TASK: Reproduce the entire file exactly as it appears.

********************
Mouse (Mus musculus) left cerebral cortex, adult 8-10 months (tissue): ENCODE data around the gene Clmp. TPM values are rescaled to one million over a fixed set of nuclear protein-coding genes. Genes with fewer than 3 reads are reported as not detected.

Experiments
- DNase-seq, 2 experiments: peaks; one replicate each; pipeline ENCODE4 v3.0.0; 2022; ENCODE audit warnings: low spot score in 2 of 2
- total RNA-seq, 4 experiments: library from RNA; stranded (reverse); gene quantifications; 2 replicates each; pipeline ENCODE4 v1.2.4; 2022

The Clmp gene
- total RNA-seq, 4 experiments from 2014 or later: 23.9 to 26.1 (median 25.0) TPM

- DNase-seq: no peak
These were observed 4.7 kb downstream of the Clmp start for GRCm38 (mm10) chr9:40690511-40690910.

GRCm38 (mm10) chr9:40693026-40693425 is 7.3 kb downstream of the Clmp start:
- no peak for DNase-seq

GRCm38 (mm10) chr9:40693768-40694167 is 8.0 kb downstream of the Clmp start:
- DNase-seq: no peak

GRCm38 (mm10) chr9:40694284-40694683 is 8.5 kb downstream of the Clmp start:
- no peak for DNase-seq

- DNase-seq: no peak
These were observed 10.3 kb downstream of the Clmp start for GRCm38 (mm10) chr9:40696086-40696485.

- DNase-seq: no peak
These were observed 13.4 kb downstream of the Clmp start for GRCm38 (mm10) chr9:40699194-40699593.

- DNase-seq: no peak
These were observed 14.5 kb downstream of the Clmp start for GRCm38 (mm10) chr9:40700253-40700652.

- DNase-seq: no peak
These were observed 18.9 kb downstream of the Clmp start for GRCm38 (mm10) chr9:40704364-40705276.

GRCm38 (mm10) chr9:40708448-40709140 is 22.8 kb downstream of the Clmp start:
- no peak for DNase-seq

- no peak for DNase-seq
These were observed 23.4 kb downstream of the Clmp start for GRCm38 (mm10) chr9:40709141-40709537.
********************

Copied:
Mouse (Mus musculus) left cerebral cortex, adult 8-10 months (tissue): ENCODE data around the gene Clmp. TPM values are rescaled to one million over a fixed set of nuclear protein-coding genes. Genes with fewer than 3 reads are reported as not detected.

Experiments
- DNase-seq, 2 experiments: peaks; one replicate each; pipeline ENCODE4 v3.0.0; 2022; ENCODE audit warnings: low spot score in 2 of 2
- total RNA-seq, 4 experiments: library from RNA; stranded (reverse); gene quantifications; 2 replicates each; pipeline ENCODE4 v1.2.4; 2022

The Clmp gene
- total RNA-seq, 4 experiments from 2014 or later: 23.9 to 26.1 (median 25.0) TPM

- DNase-seq: no peak
These were observed 4.7 kb downstream of the Clmp start for GRCm38 (mm10) chr9:40690511-40690910.

GRCm38 (mm10) chr9:40693026-40693425 is 7.3 kb downstream of the Clmp start:
- no peak for DNase-seq

GRCm38 (mm10) chr9:40693768-40694167 is 8.0 kb downstream of the Clmp start:
- DNase-seq: no peak

GRCm38 (mm10) chr9:40694284-40694683 is 8.5 kb downstream of the Clmp start:
- no peak for DNase-seq

- DNase-seq: no peak
These were observed 10.3 kb downstream of the Clmp start for GRCm38 (mm10) chr9:40696086-40696485.

- DNase-seq: no peak
These were observed 13.4 kb downstream of the Clmp start for GRCm38 (mm10) chr9:40699194-40699593.

- DNase-seq: no peak
These were observed 14.5 kb downstream of the Clmp start for GRCm38 (mm10) chr9:40700253-40700652.

- DNase-seq: no peak
These were observed 18.9 kb downstream of the Clmp start for GRCm38 (mm10) chr9:40704364-40705276.

GRCm38 (mm10) chr9:40708448-40709140 is 22.8 kb downstream of the Clmp start:
- no peak for DNase-seq

- no peak for DNase-seq
These were observed 23.4 kb downstream of the Clmp start for GRCm38 (mm10) chr9:40709141-40709537.